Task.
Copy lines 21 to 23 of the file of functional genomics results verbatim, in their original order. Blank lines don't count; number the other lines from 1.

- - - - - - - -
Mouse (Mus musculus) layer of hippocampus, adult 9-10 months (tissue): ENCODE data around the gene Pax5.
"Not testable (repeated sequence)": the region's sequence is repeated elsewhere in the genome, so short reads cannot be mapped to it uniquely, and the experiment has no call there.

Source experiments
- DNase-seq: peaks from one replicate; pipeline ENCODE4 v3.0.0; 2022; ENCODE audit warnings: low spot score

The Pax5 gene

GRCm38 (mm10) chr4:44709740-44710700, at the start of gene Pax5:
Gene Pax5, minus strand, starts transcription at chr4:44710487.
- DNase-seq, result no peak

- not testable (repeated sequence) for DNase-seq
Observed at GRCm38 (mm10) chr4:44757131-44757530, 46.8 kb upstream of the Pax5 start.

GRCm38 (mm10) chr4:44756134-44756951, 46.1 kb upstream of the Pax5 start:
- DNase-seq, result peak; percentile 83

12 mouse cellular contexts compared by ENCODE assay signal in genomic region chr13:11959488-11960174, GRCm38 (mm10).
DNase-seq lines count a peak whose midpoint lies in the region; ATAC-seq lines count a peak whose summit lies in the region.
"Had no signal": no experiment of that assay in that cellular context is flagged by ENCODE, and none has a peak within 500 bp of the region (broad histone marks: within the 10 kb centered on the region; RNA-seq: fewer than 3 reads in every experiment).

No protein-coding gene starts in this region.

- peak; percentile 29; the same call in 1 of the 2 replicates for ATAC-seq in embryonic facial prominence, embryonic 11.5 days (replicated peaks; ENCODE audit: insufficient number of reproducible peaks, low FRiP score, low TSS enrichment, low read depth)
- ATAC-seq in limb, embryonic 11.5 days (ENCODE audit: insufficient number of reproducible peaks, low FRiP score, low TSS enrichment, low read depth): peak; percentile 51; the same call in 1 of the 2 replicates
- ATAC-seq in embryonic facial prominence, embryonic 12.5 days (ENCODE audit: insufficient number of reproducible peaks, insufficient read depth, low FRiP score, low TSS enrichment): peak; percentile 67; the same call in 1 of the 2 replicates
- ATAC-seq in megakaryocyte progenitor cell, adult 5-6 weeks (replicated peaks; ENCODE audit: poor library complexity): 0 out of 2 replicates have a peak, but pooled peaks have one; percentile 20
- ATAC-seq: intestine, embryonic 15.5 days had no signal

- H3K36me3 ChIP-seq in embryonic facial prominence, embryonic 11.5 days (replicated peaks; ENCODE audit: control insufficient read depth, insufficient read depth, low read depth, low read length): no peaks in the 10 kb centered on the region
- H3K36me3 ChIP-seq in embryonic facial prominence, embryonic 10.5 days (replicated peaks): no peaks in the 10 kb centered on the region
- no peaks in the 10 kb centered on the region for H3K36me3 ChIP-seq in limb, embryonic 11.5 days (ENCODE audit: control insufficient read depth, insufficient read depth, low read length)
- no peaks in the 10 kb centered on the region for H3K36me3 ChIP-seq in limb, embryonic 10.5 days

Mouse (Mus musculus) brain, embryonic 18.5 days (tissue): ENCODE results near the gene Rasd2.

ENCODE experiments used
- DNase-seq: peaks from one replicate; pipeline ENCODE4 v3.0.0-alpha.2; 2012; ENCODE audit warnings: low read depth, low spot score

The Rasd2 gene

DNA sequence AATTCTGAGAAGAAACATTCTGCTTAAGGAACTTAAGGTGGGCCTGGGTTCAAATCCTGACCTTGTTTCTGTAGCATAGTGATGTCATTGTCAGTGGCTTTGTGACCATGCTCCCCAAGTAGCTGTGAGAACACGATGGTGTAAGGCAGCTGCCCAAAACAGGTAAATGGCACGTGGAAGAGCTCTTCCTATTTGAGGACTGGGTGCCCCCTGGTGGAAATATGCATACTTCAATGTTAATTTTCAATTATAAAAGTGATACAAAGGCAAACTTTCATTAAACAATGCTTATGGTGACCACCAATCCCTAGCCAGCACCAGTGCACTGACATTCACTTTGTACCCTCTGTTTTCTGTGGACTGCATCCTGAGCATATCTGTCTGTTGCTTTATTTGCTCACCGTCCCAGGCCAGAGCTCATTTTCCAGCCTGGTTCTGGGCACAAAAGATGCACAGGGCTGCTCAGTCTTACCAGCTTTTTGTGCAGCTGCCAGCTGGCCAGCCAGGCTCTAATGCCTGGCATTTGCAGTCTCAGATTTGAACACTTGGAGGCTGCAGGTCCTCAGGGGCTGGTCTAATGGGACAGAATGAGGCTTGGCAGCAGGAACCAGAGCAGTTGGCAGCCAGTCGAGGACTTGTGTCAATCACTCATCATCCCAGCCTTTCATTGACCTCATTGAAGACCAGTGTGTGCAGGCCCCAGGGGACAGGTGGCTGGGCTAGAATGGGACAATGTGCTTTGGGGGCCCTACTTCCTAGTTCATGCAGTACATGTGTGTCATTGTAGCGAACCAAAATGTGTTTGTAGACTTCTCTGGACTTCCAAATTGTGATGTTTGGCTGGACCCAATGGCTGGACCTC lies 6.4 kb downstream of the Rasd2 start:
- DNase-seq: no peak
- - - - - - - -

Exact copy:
- ATAC-seq: intestine, embryonic 15.5 days had no signal

- H3K36me3 ChIP-seq in embryonic facial prominence, embryonic 11.5 days (replicated peaks; ENCODE audit: control insufficient read depth, insufficient read depth, low read depth, low read length): no peaks in the 10 kb centered on the region
- H3K36me3 ChIP-seq in embryonic facial prominence, embryonic 10.5 days (replicated peaks): no peaks in the 10 kb centered on the region